I started my PhD work at the University of Southern California in 1985. At the time I was trying to use computers (a VAX 11/750 on the ARPANET) to model gazillions of small entities that would reproduce, adapt and be able to solve problems. The problem I came up with was the "brilliant pebbles" challenge posed by the old "Star Wars" missile defense program. Its basically how to build a computer that can process gazillions of radar returns from a lot of warheads streaming through space during an all-out nuclear war, and then target those warheads. I developed what today might be called an "artificial life" approach to the problem with little software critters that would "eat" the signals and rapidly work out where everything was going. This didn't get implemented beyond a demonstration stage and a display of laser optics setup on a big fat Tektronix color display. Our group got 300K or so from the "Strategic Defense Initiative" about the time I left the group. Later in the early 1990s my ideas got communicated to a black-ops program, and supposedly implemented and flown (after one booster failure) out of Vandenburg Airforce Base to do a rapid fly-by of a clump of small asteroids. I was told the algorithmic approach worked like a charm but not permitted to know specific results. Given the trajectory I calculated that this spacecraft must be one of the most distant objects in the solar system by now, out with the Voyagers and Pioneer 10 in the Ooort cloud. I hope the aliens find it before they pick up on JPL's craft with their linear go-to programming or else its the giant yellow galactic bulldozers for us!
Back on the PhD track, throughout the 1990s I kept the dream alive of creating software that could show biology, evolution or at least something life-like in action. I established Biota.org in 1996 to serve as a catalyst between the communities of paleontologists, biochemists, computer scientists, artists and writers thinking about origins of life, evolution and life as it could be here or elsewhere. I started a conference series (Digital Biota) that went to the famous Burgess Shale fossil quarry, and involved many luminary thinkers such as Karl Sims, Tom Ray, Richard Dawkins, Douglas Adams, Rudy Rucker and Bruce Sterling. In 2007 a full 20 years after the original USC PhD work I worked out that not only was computing power probably up to the task (in my remaining lifetime) of doing the job, but that I was hitting 45 years of age and I better get going. I took a pilgrimage to see Freeman Dyson about the newly reborn project, which I conceived with my collaborators as a kind of "origin of artificial life" and Freeman found it delightful and said "look, I am forty years older than you, you can get a lot done in forty years".
Thus inspired, our tiny team is powering forward into the extremely challenging worlds of simulating chemical reality, with the hopes one day of the larger EvoGrid simulation showing some interesting signs of artificial biological emergence, or better still, Darwinian natural selection leading to the first all-digital artificial life cell, perhaps within my lifetime! [You can see an animated overview of EvoGrid here.]
How did you get involved with the Timothy Leary Archives? What is your role and what is the goal of the organization?
I met Denis Berry, the trustee of Dr. Leary's archives, several years ago and pledged to help in any way I could to find a home for these 400 boxes of Tim's stuff. Its amazing stuff, perhaps the biggest collection of counterculture artifacts in the world, including letters to and from Allen Ginsberg, John Lennon and many more notables of the time. An effort supported by Brewster Khale of the Internet Archive, and lead by Lisa Rein, has led to the scanning of all of Tim's books, movies, rare reel to reel audio, and a start on key documents and photographs. , and the audio is being put out into the Psychedelic Salon podcast run by Lorenzo Hagerty. This whole effort has provided the world, especially the up and coming younger generation, a re-introduction to Dr. Timothy Leary way beyond the typical excoriation and one dimensional villain portrayal by the media.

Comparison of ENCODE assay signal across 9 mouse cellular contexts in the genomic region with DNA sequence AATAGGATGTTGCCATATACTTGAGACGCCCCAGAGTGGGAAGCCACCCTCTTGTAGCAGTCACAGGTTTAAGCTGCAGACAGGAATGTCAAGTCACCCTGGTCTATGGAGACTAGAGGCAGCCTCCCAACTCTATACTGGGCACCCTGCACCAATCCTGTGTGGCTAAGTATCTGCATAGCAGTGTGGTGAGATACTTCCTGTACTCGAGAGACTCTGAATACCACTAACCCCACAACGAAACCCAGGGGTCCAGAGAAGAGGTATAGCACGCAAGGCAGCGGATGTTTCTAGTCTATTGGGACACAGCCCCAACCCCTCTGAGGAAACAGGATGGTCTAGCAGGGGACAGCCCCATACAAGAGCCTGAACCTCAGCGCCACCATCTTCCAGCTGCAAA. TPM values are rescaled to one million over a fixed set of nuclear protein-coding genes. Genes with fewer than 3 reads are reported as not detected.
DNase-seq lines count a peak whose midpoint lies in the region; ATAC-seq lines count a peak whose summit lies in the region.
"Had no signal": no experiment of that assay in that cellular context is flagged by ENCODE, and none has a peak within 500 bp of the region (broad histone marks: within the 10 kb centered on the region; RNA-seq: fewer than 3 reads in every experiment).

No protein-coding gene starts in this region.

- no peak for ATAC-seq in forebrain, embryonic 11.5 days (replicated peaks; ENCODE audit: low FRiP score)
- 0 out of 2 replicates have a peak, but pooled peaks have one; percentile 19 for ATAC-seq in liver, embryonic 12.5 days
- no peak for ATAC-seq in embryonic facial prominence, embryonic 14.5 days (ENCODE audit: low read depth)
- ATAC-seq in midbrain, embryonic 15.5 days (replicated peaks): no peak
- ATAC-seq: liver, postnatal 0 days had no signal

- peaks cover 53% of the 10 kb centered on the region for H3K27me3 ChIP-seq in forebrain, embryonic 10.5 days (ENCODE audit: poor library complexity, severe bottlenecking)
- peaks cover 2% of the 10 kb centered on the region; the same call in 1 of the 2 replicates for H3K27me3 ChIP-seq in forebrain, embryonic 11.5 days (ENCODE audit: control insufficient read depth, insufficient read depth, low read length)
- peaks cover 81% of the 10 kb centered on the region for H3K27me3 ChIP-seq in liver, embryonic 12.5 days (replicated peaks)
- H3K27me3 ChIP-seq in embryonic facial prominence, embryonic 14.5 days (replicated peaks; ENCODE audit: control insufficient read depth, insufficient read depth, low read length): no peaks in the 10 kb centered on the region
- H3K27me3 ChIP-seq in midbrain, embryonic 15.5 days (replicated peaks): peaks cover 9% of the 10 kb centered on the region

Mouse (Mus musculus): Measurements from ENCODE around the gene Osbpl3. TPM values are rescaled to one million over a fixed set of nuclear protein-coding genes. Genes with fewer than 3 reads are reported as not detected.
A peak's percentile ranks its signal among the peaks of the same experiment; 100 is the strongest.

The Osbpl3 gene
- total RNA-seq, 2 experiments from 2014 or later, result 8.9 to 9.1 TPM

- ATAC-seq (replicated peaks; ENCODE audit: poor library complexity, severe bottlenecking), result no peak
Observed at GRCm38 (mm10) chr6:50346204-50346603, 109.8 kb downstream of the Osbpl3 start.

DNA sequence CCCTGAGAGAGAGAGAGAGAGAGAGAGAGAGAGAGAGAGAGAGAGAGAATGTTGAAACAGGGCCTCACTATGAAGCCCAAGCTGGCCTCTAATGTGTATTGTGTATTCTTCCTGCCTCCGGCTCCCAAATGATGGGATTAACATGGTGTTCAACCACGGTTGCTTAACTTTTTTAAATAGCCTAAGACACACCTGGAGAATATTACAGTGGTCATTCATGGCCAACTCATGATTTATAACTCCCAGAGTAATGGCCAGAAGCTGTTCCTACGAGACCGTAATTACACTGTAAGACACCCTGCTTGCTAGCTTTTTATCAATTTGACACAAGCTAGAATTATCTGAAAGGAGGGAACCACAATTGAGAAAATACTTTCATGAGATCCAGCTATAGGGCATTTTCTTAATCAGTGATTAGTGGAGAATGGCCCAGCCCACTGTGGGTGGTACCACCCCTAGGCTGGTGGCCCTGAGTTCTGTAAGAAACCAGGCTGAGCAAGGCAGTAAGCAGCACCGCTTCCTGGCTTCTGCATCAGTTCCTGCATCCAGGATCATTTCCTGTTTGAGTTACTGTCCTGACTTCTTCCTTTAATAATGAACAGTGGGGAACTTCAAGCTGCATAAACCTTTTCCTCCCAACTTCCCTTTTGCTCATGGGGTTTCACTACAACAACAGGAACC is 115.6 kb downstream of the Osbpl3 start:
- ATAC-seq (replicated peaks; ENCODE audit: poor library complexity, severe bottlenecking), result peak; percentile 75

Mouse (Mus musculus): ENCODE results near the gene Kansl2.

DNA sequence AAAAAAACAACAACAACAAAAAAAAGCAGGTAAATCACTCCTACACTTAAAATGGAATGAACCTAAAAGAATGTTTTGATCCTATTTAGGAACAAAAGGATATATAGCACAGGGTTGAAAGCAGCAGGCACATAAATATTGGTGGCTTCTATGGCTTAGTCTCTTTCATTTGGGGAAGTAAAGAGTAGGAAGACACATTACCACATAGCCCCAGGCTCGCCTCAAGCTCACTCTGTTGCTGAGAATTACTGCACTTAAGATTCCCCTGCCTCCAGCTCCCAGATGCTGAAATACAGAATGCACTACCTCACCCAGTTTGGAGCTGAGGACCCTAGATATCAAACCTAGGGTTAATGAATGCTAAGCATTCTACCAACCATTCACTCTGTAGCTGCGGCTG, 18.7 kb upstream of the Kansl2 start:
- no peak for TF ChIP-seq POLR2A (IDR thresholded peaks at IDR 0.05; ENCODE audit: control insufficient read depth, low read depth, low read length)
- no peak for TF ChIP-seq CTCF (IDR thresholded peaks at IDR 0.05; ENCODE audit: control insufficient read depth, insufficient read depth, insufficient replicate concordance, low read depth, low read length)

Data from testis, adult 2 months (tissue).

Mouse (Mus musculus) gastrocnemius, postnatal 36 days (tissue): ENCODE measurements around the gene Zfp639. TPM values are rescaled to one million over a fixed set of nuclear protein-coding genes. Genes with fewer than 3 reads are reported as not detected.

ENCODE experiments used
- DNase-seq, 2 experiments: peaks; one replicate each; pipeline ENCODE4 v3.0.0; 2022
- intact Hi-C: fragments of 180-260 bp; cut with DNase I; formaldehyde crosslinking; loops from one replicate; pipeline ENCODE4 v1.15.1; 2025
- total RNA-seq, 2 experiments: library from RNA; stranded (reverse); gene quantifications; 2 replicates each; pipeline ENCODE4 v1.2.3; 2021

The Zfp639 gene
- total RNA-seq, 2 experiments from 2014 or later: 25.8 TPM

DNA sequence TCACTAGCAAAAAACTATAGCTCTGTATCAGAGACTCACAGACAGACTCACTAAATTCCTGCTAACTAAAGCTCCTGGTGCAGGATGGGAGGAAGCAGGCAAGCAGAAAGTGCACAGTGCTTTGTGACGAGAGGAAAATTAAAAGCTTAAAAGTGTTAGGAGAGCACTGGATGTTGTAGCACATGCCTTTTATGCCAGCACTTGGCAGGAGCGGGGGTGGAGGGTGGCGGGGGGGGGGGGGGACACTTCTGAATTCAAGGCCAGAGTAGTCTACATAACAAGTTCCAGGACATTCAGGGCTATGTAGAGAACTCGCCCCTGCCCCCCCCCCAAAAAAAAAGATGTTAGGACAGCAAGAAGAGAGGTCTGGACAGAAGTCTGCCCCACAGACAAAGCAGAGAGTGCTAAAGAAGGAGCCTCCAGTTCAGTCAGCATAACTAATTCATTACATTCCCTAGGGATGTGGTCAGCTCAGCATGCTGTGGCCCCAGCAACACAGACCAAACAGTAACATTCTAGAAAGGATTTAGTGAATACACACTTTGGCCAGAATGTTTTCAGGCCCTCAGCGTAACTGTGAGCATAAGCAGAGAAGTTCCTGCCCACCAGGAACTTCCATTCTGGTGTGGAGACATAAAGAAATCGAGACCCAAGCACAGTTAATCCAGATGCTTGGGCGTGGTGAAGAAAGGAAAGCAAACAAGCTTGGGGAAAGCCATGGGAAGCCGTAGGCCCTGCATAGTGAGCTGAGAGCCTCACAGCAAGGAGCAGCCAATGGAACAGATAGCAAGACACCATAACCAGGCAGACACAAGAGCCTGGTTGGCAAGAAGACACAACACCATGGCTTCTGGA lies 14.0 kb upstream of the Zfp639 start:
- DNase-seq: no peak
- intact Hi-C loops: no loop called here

How has the psychedelic experience informed your work, your art, and your life?
As I am a virtual worlds aficionado and I see parallels between the worlds of the elevated mind and our development of 3D digital spaces where we clothe ourselves as weird alter-beings known as avatars, and interact with any number of weird humanoid and non-humanoid entities such as in-world AIs and other people. Back in 1999 the late Terence McKenna (the mushroom bard) and I engaged in some explorations of virtual worlds, with him experiencing these spaces for the first time. Our shared commentary about the experience reveals that trip-spaces and trips into cyberspace may not be that unrelated! As Terence's archives were destroyed by fire some years ago, I have been working with a group of dedicated people to bring some of Terence's thought back to life.
Terence McKenna inside a virtual world, 1999.
You've collected an incredible array of hardware chronicling the history of personal computing at your DigiBarn Computer Museum project. With that as a background what is the one big techno intervention you hope to see developed in the next decade or two?
Like all shy and geeky teenagers of the 1970s I had my eye on the hottest personal computers of the day (Commodore PET 2001 anyone!) and in the 1980s I had the golden opportunity to work on early innovative user interfaces with Xerox (who invented the modern concept of networked personal computers with GUIs, mice at their Xerox PARC laboratory). So in the late 1990s after having "bought the farm" I found that I could fill our large barn here with my own collection and donations from around the world. The DigiBarn Computer Museum now features the sweep of the history of PCs from the 1960s on up and has a few big systems (Cray supercomputers) thrown in.
What I see next is a grand convergence between the ever shrinking, ever more powerful format of the PC, now embodied as a smartphone, the growth of alter-selves as avatars, social network identities, and the ubiquity of spatial data in the guise of Google Maps & Street View. This convergence will pump up the growth of Augmeted Reality (AR) seen first on your smartphone and then down the road on some kind of glasses or stylish retinal display. In 10 or 20 years we (or our kids) will be walking around seeing all kinds of data, images, media, avatars, game play elements and social networks mapped onto the world all around us. An inevitable yet frightening vision? A great description of this future is available in Vernor Vinge's novel, Rainbows End.